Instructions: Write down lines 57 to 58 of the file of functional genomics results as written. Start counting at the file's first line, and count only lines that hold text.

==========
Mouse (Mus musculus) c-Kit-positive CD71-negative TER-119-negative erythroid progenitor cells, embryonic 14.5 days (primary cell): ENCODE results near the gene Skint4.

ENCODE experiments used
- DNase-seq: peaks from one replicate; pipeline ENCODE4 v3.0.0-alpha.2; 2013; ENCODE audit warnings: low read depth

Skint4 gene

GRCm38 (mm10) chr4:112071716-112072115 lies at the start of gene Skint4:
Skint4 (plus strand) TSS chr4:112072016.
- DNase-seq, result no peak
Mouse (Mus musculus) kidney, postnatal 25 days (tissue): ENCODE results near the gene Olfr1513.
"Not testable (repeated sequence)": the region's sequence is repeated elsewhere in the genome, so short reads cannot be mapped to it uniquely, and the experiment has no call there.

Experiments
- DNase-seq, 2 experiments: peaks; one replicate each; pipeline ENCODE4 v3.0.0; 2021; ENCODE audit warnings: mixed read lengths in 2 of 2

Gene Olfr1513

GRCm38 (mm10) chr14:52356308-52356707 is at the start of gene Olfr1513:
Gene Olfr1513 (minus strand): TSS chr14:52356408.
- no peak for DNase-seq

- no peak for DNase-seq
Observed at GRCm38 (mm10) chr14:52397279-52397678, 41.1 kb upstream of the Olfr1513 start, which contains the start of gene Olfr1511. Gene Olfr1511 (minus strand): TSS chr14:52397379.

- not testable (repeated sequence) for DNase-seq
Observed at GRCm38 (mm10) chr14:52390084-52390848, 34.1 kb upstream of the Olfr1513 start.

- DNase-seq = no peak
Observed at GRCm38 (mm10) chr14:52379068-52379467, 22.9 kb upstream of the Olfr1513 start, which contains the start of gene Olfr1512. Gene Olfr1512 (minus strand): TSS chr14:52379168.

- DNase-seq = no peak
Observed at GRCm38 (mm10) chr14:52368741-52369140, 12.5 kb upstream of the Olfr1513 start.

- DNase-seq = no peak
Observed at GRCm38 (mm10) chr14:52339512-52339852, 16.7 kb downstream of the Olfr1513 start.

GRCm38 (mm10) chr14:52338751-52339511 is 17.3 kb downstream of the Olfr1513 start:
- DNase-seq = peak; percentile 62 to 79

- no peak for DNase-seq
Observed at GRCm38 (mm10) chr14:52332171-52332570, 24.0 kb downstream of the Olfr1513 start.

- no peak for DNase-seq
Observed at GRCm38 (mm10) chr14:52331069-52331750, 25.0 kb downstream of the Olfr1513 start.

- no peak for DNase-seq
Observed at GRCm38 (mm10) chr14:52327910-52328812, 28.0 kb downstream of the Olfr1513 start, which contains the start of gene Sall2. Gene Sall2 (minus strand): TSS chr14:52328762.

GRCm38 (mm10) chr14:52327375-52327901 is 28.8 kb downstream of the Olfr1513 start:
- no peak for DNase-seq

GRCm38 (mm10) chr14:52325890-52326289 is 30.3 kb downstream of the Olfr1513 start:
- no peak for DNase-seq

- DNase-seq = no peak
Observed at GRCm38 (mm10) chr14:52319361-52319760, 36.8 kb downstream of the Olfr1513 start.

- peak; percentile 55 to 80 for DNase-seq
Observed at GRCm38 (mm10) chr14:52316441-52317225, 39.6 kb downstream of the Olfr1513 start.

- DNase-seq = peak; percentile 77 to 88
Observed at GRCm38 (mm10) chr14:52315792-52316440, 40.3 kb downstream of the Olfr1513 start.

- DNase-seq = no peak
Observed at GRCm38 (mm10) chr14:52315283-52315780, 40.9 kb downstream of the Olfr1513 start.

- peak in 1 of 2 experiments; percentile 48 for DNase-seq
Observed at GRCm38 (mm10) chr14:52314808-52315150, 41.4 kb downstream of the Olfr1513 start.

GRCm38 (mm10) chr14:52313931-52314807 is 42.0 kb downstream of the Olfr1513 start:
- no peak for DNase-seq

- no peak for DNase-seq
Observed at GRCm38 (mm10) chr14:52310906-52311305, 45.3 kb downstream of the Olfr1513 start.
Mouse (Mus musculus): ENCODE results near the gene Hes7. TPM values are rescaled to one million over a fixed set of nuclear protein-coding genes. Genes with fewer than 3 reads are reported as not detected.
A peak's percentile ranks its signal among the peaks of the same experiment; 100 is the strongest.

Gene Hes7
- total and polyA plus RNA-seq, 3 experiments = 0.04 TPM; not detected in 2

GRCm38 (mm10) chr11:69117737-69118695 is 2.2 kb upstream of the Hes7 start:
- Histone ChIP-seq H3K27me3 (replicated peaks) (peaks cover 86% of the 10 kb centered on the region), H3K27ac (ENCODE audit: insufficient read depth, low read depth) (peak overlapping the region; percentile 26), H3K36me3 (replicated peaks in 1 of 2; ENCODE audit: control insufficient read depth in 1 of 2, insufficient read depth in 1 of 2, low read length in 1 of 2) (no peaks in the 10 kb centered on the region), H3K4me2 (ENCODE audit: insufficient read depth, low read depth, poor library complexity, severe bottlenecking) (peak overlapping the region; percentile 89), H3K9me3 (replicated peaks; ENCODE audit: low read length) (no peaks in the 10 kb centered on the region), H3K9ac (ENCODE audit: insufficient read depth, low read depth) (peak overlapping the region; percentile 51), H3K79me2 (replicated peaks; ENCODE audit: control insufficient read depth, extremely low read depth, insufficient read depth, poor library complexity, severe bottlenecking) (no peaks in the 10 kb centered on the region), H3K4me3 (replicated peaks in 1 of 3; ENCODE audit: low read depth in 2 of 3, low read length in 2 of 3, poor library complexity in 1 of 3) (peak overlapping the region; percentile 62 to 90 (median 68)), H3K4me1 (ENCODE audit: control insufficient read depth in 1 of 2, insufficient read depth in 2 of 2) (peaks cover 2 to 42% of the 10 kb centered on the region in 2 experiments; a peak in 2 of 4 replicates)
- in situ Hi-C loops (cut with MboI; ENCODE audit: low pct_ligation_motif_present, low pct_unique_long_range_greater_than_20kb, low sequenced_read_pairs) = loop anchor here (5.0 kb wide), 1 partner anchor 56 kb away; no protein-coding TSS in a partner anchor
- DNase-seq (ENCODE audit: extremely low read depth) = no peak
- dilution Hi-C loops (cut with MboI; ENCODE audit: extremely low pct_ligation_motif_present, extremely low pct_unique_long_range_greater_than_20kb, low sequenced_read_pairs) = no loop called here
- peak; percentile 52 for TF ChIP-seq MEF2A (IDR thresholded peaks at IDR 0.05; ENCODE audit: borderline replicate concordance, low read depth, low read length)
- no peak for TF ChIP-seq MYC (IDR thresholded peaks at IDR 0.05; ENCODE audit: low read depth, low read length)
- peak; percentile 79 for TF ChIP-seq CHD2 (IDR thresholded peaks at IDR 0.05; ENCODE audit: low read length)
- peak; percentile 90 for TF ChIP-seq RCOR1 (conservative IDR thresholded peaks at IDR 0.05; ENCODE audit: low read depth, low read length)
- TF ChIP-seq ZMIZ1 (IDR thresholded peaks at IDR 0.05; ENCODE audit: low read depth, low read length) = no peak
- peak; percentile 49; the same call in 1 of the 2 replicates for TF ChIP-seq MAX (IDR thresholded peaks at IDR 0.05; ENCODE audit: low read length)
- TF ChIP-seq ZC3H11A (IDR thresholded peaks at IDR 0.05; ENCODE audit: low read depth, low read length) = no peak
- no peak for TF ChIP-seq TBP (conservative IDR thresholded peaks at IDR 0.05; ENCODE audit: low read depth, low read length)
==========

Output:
- Histone ChIP-seq H3K27me3 (replicated peaks) (peaks cover 86% of the 10 kb centered on the region), H3K27ac (ENCODE audit: insufficient read depth, low read depth) (peak overlapping the region; percentile 26), H3K36me3 (replicated peaks in 1 of 2; ENCODE audit: control insufficient read depth in 1 of 2, insufficient read depth in 1 of 2, low read length in 1 of 2) (no peaks in the 10 kb centered on the region), H3K4me2 (ENCODE audit: insufficient read depth, low read depth, poor library complexity, severe bottlenecking) (peak overlapping the region; percentile 89), H3K9me3 (replicated peaks; ENCODE audit: low read length) (no peaks in the 10 kb centered on the region), H3K9ac (ENCODE audit: insufficient read depth, low read depth) (peak overlapping the region; percentile 51), H3K79me2 (replicated peaks; ENCODE audit: control insufficient read depth, extremely low read depth, insufficient read depth, poor library complexity, severe bottlenecking) (no peaks in the 10 kb centered on the region), H3K4me3 (replicated peaks in 1 of 3; ENCODE audit: low read depth in 2 of 3, low read length in 2 of 3, poor library complexity in 1 of 3) (peak overlapping the region; percentile 62 to 90 (median 68)), H3K4me1 (ENCODE audit: control insufficient read depth in 1 of 2, insufficient read depth in 2 of 2) (peaks cover 2 to 42% of the 10 kb centered on the region in 2 experiments; a peak in 2 of 4 replicates)
- in situ Hi-C loops (cut with MboI; ENCODE audit: low pct_ligation_motif_present, low pct_unique_long_range_greater_than_20kb, low sequenced_read_pairs) = loop anchor here (5.0 kb wide), 1 partner anchor 56 kb away; no protein-coding TSS in a partner anchor